Guantánamo Prisoners Stage Peaceful Protest and Hunger Strike on 10th Anniversary of the Opening of the Prison

10.1.12

by Andy Worthington

Today, prisoners at Guantánamo will embark on a peaceful protest, involving sit-ins and hunger strikes, to protest about their continued detention, and the continued existence of the prison at Guantánamo Bay, Cuba, three years after President Obama came to office promising to close it within a year, and to show their appreciation of the protests being mounted on their behalf  by US citizens, who are gathering in Washington D.C. on Wednesday to stage a rally and march to urge the President to fulfill his broken promise.

Ramzi Kassem, a law professor at the City University of New York, and one of the attorneys for Shaker Aamer, the last British resident in Guantánamo, said that his client, who is held in isolation in Camp 5, told him on his last visit that the prisoners would embark on a peaceful protest and hunger strike for three days, from Jan. 10 to 12, to protest about the President’s failure to close Guantánamo as promised.

He explained that the men intended to inform the Officer in Charge ahead of the protest, to let the authorities know why there would be protests, and added that the prisoners were encouraged by the “expression of solidarity” from US citizens planning protests on Jan. 11, the 10th anniversary of the opening of the prison.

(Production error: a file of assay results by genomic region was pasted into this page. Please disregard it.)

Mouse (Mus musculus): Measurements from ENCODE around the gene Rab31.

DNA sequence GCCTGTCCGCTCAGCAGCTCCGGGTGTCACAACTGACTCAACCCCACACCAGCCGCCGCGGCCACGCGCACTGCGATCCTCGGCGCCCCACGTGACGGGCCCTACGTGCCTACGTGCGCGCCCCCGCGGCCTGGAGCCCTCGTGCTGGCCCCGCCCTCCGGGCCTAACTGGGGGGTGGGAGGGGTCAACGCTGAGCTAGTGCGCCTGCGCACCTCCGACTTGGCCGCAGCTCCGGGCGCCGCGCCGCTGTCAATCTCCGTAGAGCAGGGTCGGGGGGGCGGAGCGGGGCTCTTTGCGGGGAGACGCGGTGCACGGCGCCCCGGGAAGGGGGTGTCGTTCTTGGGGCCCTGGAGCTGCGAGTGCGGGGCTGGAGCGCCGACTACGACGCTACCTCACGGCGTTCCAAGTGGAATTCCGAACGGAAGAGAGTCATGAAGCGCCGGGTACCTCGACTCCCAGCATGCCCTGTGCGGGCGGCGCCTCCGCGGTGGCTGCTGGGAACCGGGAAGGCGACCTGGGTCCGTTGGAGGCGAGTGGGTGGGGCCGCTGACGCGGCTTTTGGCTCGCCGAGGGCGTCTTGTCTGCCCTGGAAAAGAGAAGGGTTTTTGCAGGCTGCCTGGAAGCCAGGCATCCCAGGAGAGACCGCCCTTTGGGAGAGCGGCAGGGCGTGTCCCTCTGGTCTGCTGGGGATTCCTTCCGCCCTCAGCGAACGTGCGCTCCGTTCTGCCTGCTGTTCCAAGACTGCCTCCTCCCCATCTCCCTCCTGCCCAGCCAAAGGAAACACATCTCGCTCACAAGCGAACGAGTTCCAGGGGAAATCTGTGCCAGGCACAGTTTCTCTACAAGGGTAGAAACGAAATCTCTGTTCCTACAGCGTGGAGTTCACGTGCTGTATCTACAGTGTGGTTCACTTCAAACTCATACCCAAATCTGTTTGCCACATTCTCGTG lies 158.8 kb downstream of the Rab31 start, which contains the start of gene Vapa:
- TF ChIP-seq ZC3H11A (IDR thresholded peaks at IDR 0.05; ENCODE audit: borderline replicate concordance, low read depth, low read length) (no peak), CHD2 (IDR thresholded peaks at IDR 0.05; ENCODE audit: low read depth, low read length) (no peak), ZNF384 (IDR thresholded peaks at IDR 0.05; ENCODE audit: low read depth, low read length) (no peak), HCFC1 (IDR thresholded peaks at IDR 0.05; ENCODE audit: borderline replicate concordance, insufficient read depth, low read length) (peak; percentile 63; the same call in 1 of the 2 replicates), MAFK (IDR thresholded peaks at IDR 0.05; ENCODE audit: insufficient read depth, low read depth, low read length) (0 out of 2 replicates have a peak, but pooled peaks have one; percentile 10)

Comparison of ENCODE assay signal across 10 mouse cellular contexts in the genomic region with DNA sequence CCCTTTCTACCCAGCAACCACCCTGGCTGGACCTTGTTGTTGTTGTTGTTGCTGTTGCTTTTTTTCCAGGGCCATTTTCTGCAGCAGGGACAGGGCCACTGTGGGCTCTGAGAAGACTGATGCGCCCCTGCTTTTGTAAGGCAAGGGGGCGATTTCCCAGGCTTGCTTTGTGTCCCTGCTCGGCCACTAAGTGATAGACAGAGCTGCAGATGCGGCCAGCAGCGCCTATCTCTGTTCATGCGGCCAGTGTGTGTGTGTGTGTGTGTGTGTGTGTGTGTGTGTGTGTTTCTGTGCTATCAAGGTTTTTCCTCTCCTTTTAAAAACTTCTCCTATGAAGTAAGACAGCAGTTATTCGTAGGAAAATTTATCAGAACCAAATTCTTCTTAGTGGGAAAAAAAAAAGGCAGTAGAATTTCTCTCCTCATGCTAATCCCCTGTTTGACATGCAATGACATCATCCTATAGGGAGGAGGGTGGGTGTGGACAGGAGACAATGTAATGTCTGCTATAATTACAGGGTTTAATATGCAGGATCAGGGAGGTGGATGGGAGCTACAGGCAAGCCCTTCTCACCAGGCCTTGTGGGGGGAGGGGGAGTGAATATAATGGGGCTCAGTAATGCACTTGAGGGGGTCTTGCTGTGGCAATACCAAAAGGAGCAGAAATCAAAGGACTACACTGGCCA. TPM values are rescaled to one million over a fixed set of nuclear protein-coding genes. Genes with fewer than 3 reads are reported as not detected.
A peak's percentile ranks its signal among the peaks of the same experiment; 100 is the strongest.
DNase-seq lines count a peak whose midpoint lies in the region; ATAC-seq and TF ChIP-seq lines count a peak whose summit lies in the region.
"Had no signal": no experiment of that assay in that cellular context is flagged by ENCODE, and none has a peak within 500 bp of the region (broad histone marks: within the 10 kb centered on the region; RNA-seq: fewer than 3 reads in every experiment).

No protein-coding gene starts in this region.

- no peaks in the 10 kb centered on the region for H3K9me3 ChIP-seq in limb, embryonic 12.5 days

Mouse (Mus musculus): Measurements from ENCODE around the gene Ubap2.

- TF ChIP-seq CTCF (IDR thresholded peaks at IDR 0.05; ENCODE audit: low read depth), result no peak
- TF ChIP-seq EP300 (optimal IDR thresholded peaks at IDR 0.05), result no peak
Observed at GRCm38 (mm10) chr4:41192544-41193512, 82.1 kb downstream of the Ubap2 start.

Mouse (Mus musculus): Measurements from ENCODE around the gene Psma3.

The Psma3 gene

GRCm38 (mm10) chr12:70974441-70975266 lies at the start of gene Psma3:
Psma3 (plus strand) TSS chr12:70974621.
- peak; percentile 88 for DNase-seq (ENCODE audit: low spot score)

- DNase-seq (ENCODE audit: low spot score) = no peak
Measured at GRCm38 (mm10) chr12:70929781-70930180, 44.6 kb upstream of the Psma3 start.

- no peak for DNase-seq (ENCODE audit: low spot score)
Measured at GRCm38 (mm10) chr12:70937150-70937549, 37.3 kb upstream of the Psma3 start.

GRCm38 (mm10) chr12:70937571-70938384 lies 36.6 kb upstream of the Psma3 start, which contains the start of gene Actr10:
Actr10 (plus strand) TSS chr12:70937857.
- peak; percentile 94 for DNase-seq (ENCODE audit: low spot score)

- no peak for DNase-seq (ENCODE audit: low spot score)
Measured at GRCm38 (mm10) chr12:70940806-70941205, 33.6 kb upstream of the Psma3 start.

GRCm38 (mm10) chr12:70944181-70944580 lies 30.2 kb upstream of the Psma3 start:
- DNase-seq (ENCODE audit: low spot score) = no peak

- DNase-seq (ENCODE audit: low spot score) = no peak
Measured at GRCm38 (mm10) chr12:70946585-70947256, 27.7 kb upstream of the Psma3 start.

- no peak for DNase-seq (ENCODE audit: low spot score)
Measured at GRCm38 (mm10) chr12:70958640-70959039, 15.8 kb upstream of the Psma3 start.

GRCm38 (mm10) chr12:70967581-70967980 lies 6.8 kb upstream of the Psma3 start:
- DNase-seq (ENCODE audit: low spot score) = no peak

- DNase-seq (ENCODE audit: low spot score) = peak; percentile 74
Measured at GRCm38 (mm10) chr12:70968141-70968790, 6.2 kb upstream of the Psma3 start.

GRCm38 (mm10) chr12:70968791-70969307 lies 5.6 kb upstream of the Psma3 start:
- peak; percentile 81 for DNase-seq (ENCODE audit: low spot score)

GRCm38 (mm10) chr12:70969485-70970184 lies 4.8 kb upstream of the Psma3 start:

Kassem also said that another of his clients, in Camp 6, where most of the prisoners are held, and where, unlike Camp 5, they are allowed to socialize, stated that prisoners throughout the blocks were “extremely encouraged” by reports of the protests in Washington D.C.

The prisoner, who does not wish to be identified, also said that banners and signs had been prepared, and that there would be peaceful sit-ins in the communal areas. He added that the prisoners were concerned to let the outside world know that they still reject the injustice of their imprisonment, and feel that it is particularly important to let everyone know this, when the US government, under President Obama, is trying to persuade the world that “everything is OK” at Guantánamo, and that the prison is a humane, state of the art facility. Continue reading